The term “Si-containing material” and similar terms are used herein to refer to a broad variety of silicon-containing materials including without limitation Si, SiGe and SiGe:C. As used herein, “SiGe,” “carbon-doped SiGe,” “SiGe:C” and similar terms refer to materials that contain the indicated chemical elements in various proportions and, optionally, minor amounts of other elements. For example, “SiGe” is a material that comprises silicon, germanium and, optionally, other elements, e.g., dopants such as carbon and electrically active dopants. Terms such as “SiGe”, and “SiGe:C” are not stoichiometric chemical formulas per se and thus are not limited to materials that contain particular ratios of the indicated elements. The percentage of a dopant, such as germanium, boron, or other electrically active dopant, in a Si-containing film is expressed herein in atomic percent on a whole film basis, unless otherwise stated.
Group III dopants are elements in Group III of the periodic table and include B and In. Group III dopants may be referred to herein as electrical dopants because of their recognized use as semiconductor dopants. While this invention is not limited by theory of operation, it is believed that Group III dopants are electrically active when incorporated substitutionally into semiconductors, but electrically inactive when incorporated non-substitutionally. The term “p-doped” Si-containing material indicates that the Si-containing material contains a Group III dopant.
Various elements, such as germanium, carbon and electrical dopants, may be alloyed with or doped into Si-containing materials. Germanium and carbon are alloyed with silicon, whereas electrical dopants like boron dope the silicon or silicon alloy. Such Si-containing materials may be referred to herein as being substitutionally doped or alloyed. The process of incorporating such elements into Si-containing materials may be referred to herein as substitutional incorporation or doping. Moreover, Group III dopants that are substitutionally incorporated into Si-containing materials may be referred to as having electrically active dopants, and such Si-containing materials may be referred to as being electrically actively doped.
Unless otherwise stated, the total amount, whether substitutional or interstitial, of a Group III dopant incorporated into a Si-containing material is determined by secondary ion mass spectrometry (SIMS), and may be expressed herein in units of atoms per cubic centimeter. For example, a Group III dopant concentration of 6.3×1020 atoms per cubic centimeter may be expressed as “6.3 E20 cm−3.” The amount of the incorporated Group III dopant that is electrically active or substitutional may be determined by electrical resistivity measurements, e.g., four point probe measurements known to those skilled in the art. The amount of other elements, such as germanium, substitutionally incorporated into other Si-containing materials may be determined in a similar manner, e.g., by SIMS or XRD.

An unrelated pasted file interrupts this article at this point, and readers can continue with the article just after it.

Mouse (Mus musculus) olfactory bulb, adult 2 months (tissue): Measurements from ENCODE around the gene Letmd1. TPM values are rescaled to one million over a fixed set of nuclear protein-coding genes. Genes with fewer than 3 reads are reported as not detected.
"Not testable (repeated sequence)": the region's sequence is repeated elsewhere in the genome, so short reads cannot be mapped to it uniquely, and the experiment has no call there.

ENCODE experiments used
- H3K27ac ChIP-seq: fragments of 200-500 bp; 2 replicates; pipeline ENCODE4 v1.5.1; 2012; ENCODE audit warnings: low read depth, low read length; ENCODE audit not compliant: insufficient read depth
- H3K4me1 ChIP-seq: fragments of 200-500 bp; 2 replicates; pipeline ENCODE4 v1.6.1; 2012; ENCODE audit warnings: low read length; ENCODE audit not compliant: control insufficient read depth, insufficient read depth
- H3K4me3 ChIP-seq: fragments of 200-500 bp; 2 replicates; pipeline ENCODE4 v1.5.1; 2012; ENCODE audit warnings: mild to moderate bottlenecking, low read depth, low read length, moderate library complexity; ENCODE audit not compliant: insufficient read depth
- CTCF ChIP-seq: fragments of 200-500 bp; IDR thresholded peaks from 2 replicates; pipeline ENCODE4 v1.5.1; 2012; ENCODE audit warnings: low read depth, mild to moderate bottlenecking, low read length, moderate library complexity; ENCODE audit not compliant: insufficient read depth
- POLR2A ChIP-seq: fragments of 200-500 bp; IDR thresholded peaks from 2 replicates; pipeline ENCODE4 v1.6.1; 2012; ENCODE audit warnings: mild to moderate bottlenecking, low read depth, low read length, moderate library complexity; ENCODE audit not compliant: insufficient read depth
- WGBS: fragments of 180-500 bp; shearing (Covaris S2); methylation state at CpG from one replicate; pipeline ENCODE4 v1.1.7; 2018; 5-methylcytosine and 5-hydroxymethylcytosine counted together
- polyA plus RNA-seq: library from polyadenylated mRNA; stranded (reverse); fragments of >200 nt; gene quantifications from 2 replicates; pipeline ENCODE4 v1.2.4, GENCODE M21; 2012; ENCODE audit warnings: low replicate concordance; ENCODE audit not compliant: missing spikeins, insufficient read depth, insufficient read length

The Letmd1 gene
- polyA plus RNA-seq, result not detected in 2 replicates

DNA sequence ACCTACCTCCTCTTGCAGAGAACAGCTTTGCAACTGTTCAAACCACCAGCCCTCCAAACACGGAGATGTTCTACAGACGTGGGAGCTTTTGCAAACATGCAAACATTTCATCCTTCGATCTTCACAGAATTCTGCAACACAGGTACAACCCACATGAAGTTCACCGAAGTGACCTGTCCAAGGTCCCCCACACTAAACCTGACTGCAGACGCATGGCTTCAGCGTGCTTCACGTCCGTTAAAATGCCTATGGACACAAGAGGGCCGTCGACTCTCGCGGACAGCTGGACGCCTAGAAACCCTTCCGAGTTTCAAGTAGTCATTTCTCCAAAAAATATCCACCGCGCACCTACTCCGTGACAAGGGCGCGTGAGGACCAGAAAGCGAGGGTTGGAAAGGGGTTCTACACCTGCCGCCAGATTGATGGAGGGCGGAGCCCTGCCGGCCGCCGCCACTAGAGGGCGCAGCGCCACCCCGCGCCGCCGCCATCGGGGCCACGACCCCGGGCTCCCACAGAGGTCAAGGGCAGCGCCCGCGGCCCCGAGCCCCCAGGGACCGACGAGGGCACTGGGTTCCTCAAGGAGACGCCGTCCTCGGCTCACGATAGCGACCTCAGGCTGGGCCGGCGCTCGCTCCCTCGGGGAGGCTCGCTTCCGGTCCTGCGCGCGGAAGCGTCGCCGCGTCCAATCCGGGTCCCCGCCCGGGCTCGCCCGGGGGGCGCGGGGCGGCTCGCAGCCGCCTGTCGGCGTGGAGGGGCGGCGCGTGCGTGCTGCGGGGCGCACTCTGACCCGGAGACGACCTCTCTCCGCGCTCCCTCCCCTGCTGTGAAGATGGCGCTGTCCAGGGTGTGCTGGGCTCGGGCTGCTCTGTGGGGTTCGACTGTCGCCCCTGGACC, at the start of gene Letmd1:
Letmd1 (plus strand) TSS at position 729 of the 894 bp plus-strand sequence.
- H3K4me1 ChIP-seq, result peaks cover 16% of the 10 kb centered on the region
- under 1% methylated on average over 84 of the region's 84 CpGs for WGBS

Various embodiments provide methods for selectively depositing Si-containing materials using BCl3, a silicon source and, optionally, source(s) of other elements such as germanium. The delivery of BCl3 and a silicon source to the surface of a substrate preferably results in the formation of an epitaxial Si-containing film on the surface of the substrate. In certain embodiments, a separate etchant source gas, e.g., a halogen-containing gas such as chlorine, is additionally delivered to the substrate in conjunction with BCl3 and the silicon source, and the Si-containing film is deposited selectively over single crystal substrates or single crystal regions of mixed substrates.
Substrate refers either to the workpiece upon which deposition is desired or the surface exposed to the deposition gas(es). For example, the substrate may be a single crystal silicon wafer, or may be a semiconductor-on-insulator (SOI) substrate, or may be an epitaxial Si, SiGe or III-V material deposited upon such wafers. Workpieces are not limited to wafers, but also include glass, plastic, or any other substrate employed in semiconductor processing.
A mixed or patterned substrate is a substrate that has two or more different types of surfaces, such as different materials and/or different surface morphologies. For example, a patterned or mixed substrate may comprise a first surface having a first surface morphology and a second surface having a second surface morphology. In certain embodiments, Si-containing layers are selectively formed over single crystal semiconductor materials while minimizing and more preferably avoiding deposition over adjacent dielectrics or insulating materials. Examples of dielectric materials include silicon dioxide (including low dielectric constant forms such as carbon- and fluorine-doped), silicon nitride, metal oxide and metal silicate. The terms “epitaxial,” “epitaxially,” “heteroepitaxial,” “heteroepitaxially” and similar terms are used herein to refer to the deposition of a crystalline Si-containing material onto a crystalline substrate in such a way that the deposited layer adopts or follows the lattice constant of the substrate. Epitaxial deposition is heteroepitaxial when the composition of the deposited layer is different from that of the substrate; it is homoepitaxial when the deposited layer has the same composition and natural lattice constant as that of the substrate.